We’re already at the point where maybe half the Republican Party takes as its bedrock principles whatever Trump happens to believe on a given day.
Which means, really, the only thing needed to trigger bipartisan support for legalization is one absent-minded pro-legalization presidential comment during a “Fox & Friends” interview. New from CBS:
Sixty-one percent of Americans think marijuana use should be legal, a five-point increase from last year and the highest percentage ever recorded in this poll. Eighty-eight percent favor medical marijuana use.
Seventy-one percent oppose the federal government’s efforts to stop marijuana sales and its use in states that have legalized it, including opposition from most Republicans, Democrats, and independents…
This sentiment cuts across party lines: Majorities of Republicans (63 percent), Democrats (76 percent), and independents (72 percent) oppose the federal government trying to stop marijuana use in these states.
The White House has given mixed signals about whether it intends to crack down on marijuana use in states where it’s legal. Jeff Sessions, an ardent skeptic of legalization, reportedly wasn’t inclined that way as of last month, but Sean Spicer said in February during a briefing that, yes, federal drug laws would be enforced coast to coast. That 71 percent figure, which includes 63 percent of Republicans, gives Trump something to think about. “Law and order” or federalism: His preference might not be clear but the base’s is.
Unless, that is, the CBS numbers are a fluke. But they aren’t. New from Quinnipiac:
American voters say 60 – 34 percent “that the use of marijuana should be made legal in the U.S.,” the highest level of support for legalized marijuana in a Quinnipiac University national poll. Republicans and voters over 65 years old are the only listed party, gender, education, age or racial groups to oppose legalized marijuana…
Voters oppose 73 – 21 percent government enforcement of federal laws against marijuana in states that have legalized medical or recreational marijuana. No group supports enforcement in states where marijuana is legal.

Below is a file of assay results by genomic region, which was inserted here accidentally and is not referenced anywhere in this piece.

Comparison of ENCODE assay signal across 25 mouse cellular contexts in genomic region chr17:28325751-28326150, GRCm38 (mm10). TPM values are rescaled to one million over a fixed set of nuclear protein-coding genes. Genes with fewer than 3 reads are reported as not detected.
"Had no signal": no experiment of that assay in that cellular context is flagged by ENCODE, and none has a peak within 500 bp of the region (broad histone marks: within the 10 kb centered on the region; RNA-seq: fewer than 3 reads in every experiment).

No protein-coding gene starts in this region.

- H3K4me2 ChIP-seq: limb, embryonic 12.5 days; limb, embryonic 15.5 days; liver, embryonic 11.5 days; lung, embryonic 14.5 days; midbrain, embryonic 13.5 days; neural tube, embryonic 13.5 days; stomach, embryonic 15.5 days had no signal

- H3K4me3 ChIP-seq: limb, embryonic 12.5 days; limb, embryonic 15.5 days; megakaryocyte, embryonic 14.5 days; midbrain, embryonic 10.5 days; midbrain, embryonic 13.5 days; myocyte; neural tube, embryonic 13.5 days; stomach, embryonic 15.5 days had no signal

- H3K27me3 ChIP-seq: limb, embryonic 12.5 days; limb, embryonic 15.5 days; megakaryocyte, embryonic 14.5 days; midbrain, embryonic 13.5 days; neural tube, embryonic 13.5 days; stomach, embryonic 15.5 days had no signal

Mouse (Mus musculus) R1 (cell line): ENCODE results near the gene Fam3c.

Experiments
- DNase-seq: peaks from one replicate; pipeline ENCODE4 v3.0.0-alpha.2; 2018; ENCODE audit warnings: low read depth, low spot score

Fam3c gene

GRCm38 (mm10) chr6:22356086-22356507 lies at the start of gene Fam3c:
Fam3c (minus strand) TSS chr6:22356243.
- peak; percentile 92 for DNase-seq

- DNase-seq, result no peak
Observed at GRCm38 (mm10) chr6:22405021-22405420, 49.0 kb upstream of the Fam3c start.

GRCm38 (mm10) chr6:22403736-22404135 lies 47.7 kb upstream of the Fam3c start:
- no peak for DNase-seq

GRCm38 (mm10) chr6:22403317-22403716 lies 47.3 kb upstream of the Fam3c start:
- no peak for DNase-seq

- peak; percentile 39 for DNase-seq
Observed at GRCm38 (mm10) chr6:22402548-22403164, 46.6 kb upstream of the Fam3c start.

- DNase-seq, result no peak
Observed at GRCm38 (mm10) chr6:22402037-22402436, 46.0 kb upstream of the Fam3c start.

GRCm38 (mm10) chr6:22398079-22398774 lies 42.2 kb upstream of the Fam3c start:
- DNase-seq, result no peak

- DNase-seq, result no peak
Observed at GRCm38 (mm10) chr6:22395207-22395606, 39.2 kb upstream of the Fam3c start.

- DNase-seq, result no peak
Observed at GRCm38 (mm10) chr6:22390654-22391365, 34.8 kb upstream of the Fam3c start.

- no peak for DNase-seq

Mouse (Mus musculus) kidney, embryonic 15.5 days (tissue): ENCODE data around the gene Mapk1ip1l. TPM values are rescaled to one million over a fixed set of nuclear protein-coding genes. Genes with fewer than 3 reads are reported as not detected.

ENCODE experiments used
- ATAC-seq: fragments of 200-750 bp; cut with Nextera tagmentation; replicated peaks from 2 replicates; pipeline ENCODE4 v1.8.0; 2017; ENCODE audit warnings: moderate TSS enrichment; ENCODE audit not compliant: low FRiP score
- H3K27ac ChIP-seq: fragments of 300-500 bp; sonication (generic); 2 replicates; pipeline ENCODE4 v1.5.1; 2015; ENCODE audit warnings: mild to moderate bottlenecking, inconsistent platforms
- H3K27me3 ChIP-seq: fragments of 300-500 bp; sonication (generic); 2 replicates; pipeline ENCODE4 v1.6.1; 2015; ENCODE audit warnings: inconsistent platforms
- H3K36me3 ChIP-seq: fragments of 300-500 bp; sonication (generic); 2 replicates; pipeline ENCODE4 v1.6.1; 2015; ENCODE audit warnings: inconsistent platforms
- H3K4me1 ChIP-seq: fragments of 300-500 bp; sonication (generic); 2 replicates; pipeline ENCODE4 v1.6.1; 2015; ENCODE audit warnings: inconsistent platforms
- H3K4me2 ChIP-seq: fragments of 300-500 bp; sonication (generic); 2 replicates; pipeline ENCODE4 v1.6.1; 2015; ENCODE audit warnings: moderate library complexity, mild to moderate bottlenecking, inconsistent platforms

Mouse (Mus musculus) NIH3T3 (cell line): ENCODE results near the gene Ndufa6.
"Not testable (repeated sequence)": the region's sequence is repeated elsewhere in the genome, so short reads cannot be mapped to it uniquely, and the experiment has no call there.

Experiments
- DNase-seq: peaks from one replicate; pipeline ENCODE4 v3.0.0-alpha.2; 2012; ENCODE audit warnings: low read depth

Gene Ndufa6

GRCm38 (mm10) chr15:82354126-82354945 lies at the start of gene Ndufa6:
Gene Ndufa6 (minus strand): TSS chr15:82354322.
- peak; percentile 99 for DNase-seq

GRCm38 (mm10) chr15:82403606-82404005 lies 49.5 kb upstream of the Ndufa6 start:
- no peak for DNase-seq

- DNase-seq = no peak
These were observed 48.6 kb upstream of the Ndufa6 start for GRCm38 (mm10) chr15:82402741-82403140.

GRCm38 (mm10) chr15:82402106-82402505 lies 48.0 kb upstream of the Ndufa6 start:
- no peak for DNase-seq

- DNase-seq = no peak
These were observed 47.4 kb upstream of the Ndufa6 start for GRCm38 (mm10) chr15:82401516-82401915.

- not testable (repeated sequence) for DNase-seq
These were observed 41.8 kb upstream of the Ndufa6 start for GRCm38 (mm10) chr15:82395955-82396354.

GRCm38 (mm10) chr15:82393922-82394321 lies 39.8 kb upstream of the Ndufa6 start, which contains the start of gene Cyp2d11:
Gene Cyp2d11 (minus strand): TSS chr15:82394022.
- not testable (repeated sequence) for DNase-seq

Republican support for federal non-enforcement in states where the drug is legal is lower here at 53/40, but that’s the lowest figure among every subgroup tested. Even grandmas and grandpas in the 65+ set want the feds to leave pro-legalization states alone, 58/29.
There are two key results from the CBS data, I think, that show you why legalization is coming sooner rather than later. One is the data when people are asked whether they think alcohol or marijuana is the more harmful drug. That’s the linchpin for the prohibition on weed, after all; intuitively it makes no sense that a more harmful drug can be bought over the counter at the convenience store while the less harmful one is illegal across most of the country. And yet, that’s where we are according to public opinion. Just seven percent say marijuana is more harmful than alcohol versus 53 percent(!) who say that alcohol is more harmful than marijuana. Among Republicans, the most weed-skeptical group, it’s 14/42. If you’ve lost the battle to convince Americans that pot poses a special threat that booze doesn’t, you’ve lost the battle, period.
The other key result is the age split:
In many polls touching on cultural hot buttons, you’ll see a progression across age groups — young adults are more liberal, the next generation a bit less, the next generation less still, etc. Not here. That’s some drop-off between the solidly pro-legalization 55-64 group and the anti-legalization 65+ group. No mystery why: The former came of age during the 1960s and 70s, when pot use took off, while the latter include many people from the golden days of “Reefer Madness.” Quinnipiac sees the same gap, albeit not as pronounced as CBS does. They also find 60 percent support for legalization among the 50-64 group, but the 65+ group in their data is at 42 percent. Either way, once the oldest generation dies off, there’ll be no going back.
American public opinion is already practically unanimous on medical marijuana, by the way, and I’m not exaggerating much in using that word. CBS has it at 87 percent; Quinnipiac puts it at 94 percent; a third poll published a few days ago by Yahoo News found 83 percent in favor. That’s as good as it gets in today’s polarized American politics. One interesting quirk in the Yahoo poll, though: When they asked about legalizing marijuana, they found a much narrower divide, 49/47, than either CBS or Quinnipiac. How come? I think it may have to do with how they worded the question. CBS and Quinnipiac both asked whether the use of marijuana should be made legal or not; Yahoo, however, asked, “Do you support or oppose legalizing the use of marijuana for recreational use?” The word “recreational” may be carrying a lot of cultural weight there, conjuring images of stoners or large groups of people getting high in public together. I’d be curious to see that question polled with and without that word.
Exit question via lefty Paul Waldman: If Sessions does order a crackdown in states where marijuana is legal, will that trigger a backlash that pushes support for legalization even higher? I’m not so sure. The dynamics of polarization being what they are, any backlash from the pro-weed side is apt to make Republicans circle the wagons around the White House, triggering a counter-backlash. GOPers were split 46/49 on legalizing weed in CBS’s data, tantalizingly close to majority support. If they’re forced to choose between defending Trump on the one hand, though, and siding with his pro-pot critics on the other, it wouldn’t surprise me if they shift a bit against legalization.
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